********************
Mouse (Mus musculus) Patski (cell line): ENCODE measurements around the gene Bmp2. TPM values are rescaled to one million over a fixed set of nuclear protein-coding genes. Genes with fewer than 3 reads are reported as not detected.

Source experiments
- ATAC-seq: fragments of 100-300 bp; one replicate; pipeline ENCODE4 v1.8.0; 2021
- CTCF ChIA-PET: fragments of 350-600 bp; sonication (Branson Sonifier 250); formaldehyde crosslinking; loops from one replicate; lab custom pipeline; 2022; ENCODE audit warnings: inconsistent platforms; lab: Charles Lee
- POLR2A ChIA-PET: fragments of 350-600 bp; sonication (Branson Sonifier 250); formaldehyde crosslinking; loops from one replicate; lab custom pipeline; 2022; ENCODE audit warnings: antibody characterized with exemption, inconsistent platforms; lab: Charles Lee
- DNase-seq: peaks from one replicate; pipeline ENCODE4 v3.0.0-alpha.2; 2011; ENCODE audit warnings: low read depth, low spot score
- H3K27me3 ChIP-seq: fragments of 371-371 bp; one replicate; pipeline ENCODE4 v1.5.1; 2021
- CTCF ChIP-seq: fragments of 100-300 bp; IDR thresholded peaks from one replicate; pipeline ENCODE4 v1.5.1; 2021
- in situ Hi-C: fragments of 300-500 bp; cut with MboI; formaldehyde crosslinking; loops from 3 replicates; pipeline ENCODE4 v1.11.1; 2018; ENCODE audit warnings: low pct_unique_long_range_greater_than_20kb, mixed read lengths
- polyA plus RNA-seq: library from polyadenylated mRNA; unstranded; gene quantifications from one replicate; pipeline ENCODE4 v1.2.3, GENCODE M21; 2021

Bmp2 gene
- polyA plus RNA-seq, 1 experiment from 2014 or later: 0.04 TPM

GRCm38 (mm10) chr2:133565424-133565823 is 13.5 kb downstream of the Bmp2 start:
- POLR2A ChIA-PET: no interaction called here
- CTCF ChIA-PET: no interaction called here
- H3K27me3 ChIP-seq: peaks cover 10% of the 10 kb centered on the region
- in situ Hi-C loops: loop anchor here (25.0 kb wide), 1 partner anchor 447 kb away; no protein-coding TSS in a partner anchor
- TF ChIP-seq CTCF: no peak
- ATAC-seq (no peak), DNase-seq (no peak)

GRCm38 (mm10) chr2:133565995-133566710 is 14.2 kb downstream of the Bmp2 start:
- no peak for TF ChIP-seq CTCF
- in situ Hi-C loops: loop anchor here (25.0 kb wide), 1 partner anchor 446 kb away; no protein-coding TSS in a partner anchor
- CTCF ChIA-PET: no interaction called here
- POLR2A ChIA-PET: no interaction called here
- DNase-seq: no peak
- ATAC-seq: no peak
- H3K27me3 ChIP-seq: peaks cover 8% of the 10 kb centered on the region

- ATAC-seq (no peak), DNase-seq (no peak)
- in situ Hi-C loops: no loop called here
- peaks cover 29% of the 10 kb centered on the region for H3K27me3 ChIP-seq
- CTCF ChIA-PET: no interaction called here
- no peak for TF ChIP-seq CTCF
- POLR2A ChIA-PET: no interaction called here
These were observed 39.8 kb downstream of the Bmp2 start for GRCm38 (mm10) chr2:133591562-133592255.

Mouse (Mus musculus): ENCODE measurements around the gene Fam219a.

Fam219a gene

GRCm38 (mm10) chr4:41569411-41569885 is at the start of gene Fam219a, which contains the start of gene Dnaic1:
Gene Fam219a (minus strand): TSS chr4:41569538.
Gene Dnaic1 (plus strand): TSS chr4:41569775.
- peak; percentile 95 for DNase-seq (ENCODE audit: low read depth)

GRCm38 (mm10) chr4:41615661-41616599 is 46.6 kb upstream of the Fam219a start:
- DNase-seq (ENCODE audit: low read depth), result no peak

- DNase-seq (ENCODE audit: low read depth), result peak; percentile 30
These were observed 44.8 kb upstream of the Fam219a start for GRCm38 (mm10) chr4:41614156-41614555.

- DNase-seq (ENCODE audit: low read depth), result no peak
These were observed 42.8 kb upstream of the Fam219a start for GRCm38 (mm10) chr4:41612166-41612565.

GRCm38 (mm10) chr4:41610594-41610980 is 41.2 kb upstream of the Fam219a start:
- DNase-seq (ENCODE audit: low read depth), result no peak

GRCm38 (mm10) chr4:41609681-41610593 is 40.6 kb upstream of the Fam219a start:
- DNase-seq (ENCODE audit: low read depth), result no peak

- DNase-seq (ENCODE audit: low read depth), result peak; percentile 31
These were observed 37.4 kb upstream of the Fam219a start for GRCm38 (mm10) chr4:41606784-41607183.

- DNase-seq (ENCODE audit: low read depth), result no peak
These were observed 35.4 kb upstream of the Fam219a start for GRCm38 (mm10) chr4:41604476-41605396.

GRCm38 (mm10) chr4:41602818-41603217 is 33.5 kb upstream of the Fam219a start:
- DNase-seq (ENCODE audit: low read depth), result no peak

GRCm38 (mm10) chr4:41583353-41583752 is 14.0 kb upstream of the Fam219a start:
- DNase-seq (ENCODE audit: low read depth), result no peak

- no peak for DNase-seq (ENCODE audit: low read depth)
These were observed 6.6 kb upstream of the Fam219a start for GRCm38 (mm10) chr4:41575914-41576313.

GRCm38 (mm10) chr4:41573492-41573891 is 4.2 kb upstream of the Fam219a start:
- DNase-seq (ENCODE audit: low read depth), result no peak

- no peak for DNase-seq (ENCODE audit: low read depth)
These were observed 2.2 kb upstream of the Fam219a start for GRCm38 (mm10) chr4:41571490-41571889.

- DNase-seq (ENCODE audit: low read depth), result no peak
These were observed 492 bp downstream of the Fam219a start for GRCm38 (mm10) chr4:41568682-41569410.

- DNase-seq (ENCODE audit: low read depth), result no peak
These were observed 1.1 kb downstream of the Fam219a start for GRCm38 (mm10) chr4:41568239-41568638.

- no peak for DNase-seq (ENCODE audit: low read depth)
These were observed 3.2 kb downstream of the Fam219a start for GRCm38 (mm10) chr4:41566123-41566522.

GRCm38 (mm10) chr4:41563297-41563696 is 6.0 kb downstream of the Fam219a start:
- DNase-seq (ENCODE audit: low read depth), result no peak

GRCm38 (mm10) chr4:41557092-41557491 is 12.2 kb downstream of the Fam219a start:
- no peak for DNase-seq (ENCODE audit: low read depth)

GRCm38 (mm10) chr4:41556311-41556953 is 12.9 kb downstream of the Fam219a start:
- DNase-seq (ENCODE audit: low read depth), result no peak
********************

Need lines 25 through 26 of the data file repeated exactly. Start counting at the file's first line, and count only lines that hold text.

- DNase-seq: no peak
- ATAC-seq: no peak